AUCKLAND (New Zealand Herald / Asia Pacific Report / Pacific Media Watch): You know the film is something special when the opening scene brings a tear to the eye.
It is the call of song from an ancestor: the voice of a woman singing the language of our forefathers. Her chant and her words are the welcoming scene for Disney’s movie of the moment: Moana.
She’s been a long time coming, but Disney’s first Pacific princess has finally arrived.
This one is different, though. There are no ballgowns or diamond tiaras. Her hair is not straight, it’s wavy and the kind our mothers had to try to tame with the Pasifika version of gel: coconut oil.
This princess has a pig for a pet and, my gosh, her legs actually have calves.
Walking into the movie theatre to see this film was a weird experience.
As a Samoan woman, there was a sense of expectation for this film from the day Disney announced it was happening. There was also something close to dread: “Will they get it right?”
Te Vaka drums and vocals
As New Zealand Pacific band Te Vaka opened with a series of harmonies, drums and vocals unique to our part of the world, I began to breathe again.
A lot of controversy surrounded Moana, even before the girl who would lend her voice to her was cast.
People questioned the right a big-time international franchise had to create it.
When images of Maui, voiced by Dwayne ‘The Rock’ Johnson, were released, people slammed the depiction of the revered demi-god who looked like an obese ogre.
Maui fished up the islands, and then deep-fried them, the memes said.
Disney was accused of cultural appropriation when it released a kids’ costume, a brown jump-suit with tattoos, just before Halloween. Disney answered the only way that would calm the waters, with an apology and removing the costume from shelves.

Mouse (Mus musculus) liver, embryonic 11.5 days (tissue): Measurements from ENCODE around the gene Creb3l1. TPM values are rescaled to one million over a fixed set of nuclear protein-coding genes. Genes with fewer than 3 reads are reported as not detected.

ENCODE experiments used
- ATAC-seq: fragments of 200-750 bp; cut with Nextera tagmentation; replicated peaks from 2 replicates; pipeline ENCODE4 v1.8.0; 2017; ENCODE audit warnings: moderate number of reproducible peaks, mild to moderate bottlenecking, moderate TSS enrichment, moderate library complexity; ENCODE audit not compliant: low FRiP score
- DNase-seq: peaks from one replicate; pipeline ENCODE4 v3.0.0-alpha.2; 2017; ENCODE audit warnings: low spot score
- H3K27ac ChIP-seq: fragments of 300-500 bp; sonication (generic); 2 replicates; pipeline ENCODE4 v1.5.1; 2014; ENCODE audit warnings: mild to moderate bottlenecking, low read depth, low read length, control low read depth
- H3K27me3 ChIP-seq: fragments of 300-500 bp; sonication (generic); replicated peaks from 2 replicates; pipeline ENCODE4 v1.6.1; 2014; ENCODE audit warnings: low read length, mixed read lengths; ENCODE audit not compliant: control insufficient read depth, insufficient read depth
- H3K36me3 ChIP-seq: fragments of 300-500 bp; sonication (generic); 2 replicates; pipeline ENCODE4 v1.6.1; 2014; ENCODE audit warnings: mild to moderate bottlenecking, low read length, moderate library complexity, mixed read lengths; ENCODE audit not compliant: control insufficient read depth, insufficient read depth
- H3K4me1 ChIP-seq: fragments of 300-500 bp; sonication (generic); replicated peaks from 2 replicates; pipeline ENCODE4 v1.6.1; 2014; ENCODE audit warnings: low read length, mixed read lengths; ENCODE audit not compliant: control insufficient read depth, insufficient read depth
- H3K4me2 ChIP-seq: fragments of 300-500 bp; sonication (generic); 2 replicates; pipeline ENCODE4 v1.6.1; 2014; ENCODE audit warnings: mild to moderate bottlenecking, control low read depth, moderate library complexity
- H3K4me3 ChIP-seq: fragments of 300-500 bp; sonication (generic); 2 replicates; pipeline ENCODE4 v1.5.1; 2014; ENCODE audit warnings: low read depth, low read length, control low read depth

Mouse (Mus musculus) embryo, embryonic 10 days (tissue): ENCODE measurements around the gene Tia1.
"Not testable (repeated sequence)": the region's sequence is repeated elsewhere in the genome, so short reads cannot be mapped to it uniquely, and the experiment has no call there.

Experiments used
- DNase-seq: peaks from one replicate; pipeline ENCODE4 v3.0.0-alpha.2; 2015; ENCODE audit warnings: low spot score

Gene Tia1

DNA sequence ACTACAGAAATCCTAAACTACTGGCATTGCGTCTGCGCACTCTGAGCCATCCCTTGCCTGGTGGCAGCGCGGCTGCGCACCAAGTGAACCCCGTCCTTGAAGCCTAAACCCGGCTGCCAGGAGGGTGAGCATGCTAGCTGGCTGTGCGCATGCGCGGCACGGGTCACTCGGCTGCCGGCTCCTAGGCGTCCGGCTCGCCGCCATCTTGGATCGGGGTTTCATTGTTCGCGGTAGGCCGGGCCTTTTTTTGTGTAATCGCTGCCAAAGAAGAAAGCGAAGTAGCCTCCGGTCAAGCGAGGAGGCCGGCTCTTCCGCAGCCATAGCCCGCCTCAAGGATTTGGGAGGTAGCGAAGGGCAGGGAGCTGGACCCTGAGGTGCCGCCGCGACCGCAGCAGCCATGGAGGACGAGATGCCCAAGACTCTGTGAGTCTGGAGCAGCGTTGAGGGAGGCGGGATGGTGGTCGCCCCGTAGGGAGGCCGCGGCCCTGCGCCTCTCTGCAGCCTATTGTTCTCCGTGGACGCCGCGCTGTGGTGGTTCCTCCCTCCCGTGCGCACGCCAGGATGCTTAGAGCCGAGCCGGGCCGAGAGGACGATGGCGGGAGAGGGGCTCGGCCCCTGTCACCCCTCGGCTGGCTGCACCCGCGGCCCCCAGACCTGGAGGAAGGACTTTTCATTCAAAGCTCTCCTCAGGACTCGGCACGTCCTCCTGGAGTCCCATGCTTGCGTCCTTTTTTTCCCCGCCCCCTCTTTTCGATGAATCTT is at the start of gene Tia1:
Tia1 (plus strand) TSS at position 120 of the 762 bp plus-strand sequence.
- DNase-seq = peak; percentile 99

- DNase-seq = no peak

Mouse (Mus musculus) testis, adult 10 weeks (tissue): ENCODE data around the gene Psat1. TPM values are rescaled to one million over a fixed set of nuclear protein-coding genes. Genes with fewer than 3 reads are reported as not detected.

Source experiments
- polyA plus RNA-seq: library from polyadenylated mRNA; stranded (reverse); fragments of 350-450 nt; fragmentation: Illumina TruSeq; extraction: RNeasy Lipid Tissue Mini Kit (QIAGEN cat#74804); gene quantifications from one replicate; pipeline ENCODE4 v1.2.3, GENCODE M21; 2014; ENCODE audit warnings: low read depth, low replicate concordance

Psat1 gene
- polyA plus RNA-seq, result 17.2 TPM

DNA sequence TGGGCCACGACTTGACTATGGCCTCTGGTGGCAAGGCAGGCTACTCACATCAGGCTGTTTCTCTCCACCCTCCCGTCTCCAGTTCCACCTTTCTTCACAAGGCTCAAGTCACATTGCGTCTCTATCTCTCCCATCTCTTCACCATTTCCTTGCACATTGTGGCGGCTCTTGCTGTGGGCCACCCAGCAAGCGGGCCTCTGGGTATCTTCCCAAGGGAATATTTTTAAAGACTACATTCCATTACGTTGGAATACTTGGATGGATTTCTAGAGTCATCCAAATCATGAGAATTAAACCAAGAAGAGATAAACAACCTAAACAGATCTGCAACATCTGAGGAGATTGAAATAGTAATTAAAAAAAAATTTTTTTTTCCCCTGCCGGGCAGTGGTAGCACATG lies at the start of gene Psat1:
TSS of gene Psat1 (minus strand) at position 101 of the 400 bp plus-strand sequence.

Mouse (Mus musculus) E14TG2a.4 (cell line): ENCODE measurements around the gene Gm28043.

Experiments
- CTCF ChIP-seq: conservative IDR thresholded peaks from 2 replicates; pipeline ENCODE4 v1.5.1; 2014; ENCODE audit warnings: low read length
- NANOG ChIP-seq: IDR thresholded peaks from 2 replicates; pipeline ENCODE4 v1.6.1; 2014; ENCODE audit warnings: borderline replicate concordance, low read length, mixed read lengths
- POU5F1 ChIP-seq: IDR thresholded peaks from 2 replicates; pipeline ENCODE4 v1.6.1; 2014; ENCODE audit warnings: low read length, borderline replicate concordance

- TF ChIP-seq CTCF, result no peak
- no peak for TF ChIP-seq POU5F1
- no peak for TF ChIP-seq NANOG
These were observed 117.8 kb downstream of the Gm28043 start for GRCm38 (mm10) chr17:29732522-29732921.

The thing is, however, this is the first time in Disney history that the people on screen actually look like us.
Mirror image of our backyard
In an earlier review of the film, an overseas-based writer said it was somewhat unrealistic because the scenery appeared magical.
The writer most probably has never stepped foot in the Pacific, because the Polynesia depicted in the film is an animated yet mirror image of our backyard.
The glittering see-through ocean looks like the one the village kids splash in behind my mum’s family fale in Savai’i.
Tamatoa, Sina, Tui, Fiti and hell, even the chicken Hei Hei (Ho!) – are all names that belong to family and church members, or words I grew up hearing.
The siapo (tapa cloth) hanging in the fale are the same as ones at home and the pe’a tattoo worn by Moana’s father, Tui, is the same as one seen on old photos of my great-grandfather.
The way the lava meets the sea, the way the blow holes spit out jets of water near the beach and even the lushness of the plants, frangipani trees and teuila, or red ginger, yeah, it is magical, but it is also our reality.
As a kid, a lot of people would ask about the origins of my name.
“Where is it from?” The answer has always been: Samoa – but it’s also Tongan, Māori, Hawai’ian, Tahitian … actually, it’s from the whole of the Pacific.
In the same way, Moana belongs to us. She is not just another Disney princess. She is a daughter of the South Pacific, and for that, I am proud.